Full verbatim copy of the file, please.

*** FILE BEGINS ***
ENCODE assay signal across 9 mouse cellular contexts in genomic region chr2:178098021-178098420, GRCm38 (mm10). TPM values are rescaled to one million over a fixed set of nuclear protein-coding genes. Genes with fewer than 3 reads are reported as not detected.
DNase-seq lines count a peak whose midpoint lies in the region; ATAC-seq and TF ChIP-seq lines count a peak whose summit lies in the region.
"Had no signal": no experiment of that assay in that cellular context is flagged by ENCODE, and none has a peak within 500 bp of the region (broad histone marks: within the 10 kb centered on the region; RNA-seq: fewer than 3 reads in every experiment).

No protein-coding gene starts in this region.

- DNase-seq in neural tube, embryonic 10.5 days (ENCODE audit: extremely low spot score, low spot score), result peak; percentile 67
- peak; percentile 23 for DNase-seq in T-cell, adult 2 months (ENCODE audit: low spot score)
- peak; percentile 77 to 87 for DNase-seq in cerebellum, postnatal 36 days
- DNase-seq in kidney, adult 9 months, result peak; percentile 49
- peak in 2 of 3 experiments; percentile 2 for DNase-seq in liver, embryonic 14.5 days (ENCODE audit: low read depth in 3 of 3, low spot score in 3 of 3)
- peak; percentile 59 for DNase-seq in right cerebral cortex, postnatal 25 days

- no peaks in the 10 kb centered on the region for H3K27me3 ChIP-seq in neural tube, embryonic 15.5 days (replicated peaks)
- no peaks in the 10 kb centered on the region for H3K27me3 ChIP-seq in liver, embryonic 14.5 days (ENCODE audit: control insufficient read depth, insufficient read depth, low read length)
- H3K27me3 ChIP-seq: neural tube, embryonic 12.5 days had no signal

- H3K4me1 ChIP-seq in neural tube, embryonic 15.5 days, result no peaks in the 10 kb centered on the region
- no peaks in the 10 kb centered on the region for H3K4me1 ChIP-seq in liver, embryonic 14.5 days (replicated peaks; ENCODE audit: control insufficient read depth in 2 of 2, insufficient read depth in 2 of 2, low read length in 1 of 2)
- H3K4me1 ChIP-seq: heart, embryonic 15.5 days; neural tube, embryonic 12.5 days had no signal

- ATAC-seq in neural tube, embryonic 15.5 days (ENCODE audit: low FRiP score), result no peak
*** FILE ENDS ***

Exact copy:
ENCODE assay signal across 9 mouse cellular contexts in genomic region chr2:178098021-178098420, GRCm38 (mm10). TPM values are rescaled to one million over a fixed set of nuclear protein-coding genes. Genes with fewer than 3 reads are reported as not detected.
DNase-seq lines count a peak whose midpoint lies in the region; ATAC-seq and TF ChIP-seq lines count a peak whose summit lies in the region.
"Had no signal": no experiment of that assay in that cellular context is flagged by ENCODE, and none has a peak within 500 bp of the region (broad histone marks: within the 10 kb centered on the region; RNA-seq: fewer than 3 reads in every experiment).

No protein-coding gene starts in this region.

- DNase-seq in neural tube, embryonic 10.5 days (ENCODE audit: extremely low spot score, low spot score), result peak; percentile 67
- peak; percentile 23 for DNase-seq in T-cell, adult 2 months (ENCODE audit: low spot score)
- peak; percentile 77 to 87 for DNase-seq in cerebellum, postnatal 36 days
- DNase-seq in kidney, adult 9 months, result peak; percentile 49
- peak in 2 of 3 experiments; percentile 2 for DNase-seq in liver, embryonic 14.5 days (ENCODE audit: low read depth in 3 of 3, low spot score in 3 of 3)
- peak; percentile 59 for DNase-seq in right cerebral cortex, postnatal 25 days

- no peaks in the 10 kb centered on the region for H3K27me3 ChIP-seq in neural tube, embryonic 15.5 days (replicated peaks)
- no peaks in the 10 kb centered on the region for H3K27me3 ChIP-seq in liver, embryonic 14.5 days (ENCODE audit: control insufficient read depth, insufficient read depth, low read length)
- H3K27me3 ChIP-seq: neural tube, embryonic 12.5 days had no signal

- H3K4me1 ChIP-seq in neural tube, embryonic 15.5 days, result no peaks in the 10 kb centered on the region
- no peaks in the 10 kb centered on the region for H3K4me1 ChIP-seq in liver, embryonic 14.5 days (replicated peaks; ENCODE audit: control insufficient read depth in 2 of 2, insufficient read depth in 2 of 2, low read length in 1 of 2)
- H3K4me1 ChIP-seq: heart, embryonic 15.5 days; neural tube, embryonic 12.5 days had no signal

- ATAC-seq in neural tube, embryonic 15.5 days (ENCODE audit: low FRiP score), result no peak